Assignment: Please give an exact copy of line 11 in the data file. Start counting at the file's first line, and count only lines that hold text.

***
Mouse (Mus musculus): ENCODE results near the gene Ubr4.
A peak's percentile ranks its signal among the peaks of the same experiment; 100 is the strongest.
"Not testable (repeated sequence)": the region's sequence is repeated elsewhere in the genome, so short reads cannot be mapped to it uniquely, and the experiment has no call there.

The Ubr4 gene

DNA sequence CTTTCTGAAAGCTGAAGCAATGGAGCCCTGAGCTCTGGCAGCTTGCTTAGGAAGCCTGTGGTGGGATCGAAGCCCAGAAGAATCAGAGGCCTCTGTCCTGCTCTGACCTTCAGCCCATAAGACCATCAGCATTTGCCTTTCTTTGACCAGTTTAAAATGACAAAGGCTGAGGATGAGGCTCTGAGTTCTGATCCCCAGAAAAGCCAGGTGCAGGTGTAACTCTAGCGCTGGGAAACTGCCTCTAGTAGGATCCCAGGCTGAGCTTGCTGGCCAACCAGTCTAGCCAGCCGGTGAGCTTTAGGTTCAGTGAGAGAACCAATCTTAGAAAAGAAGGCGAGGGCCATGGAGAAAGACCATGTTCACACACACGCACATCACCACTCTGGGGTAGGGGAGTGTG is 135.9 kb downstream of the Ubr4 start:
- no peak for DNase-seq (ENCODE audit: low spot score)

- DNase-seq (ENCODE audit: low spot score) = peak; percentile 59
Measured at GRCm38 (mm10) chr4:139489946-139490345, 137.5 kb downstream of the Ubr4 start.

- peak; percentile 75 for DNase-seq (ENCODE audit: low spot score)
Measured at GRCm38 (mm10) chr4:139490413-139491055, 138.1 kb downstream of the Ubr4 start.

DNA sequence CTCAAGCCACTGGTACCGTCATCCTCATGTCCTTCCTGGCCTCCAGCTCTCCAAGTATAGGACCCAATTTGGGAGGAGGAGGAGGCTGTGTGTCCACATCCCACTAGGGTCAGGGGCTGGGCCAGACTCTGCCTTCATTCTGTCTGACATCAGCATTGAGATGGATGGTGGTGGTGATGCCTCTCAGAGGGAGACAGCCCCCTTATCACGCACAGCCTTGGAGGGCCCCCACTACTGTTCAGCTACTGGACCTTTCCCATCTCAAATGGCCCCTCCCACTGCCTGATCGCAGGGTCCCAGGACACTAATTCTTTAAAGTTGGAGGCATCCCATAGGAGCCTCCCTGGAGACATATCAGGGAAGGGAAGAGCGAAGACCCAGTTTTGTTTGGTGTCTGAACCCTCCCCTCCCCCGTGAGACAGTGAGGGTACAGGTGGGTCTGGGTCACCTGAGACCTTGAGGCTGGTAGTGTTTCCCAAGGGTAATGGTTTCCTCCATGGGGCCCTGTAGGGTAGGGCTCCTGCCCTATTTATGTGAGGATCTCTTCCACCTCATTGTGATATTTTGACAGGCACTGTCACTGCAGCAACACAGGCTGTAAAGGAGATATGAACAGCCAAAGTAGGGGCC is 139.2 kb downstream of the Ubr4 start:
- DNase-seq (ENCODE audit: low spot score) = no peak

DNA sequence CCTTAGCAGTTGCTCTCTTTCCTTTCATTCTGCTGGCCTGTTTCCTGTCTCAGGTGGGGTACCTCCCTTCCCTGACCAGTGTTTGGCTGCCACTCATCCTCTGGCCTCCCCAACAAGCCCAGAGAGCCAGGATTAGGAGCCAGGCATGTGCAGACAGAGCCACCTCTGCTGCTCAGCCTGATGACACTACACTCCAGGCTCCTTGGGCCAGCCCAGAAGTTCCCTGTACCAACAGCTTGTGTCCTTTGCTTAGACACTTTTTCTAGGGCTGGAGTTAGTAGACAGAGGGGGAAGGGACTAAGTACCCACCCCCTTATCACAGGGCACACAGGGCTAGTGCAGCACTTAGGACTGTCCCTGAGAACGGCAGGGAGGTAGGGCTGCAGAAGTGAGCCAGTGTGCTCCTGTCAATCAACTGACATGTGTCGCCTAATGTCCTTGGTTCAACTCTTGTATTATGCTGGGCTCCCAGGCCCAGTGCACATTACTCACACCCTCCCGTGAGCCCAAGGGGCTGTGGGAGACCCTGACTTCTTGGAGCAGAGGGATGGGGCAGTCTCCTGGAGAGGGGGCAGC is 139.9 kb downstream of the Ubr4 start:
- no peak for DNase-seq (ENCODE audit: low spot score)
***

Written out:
DNA sequence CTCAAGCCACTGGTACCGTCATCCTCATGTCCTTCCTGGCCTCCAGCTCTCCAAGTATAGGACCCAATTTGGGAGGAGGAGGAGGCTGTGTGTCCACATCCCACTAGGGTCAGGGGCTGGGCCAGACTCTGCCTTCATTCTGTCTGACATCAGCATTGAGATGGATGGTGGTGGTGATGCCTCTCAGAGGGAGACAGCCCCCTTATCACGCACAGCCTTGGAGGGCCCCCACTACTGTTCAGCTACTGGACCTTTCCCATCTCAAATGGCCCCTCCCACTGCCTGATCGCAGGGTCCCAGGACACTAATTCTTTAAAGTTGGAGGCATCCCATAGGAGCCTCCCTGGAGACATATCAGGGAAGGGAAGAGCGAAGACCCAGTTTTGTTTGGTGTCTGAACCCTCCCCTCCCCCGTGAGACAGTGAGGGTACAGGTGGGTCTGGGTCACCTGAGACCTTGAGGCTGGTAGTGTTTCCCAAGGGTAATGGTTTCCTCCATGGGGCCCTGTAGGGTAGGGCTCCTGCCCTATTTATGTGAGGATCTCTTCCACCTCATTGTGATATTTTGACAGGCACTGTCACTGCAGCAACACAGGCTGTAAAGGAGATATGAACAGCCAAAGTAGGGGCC is 139.2 kb downstream of the Ubr4 start: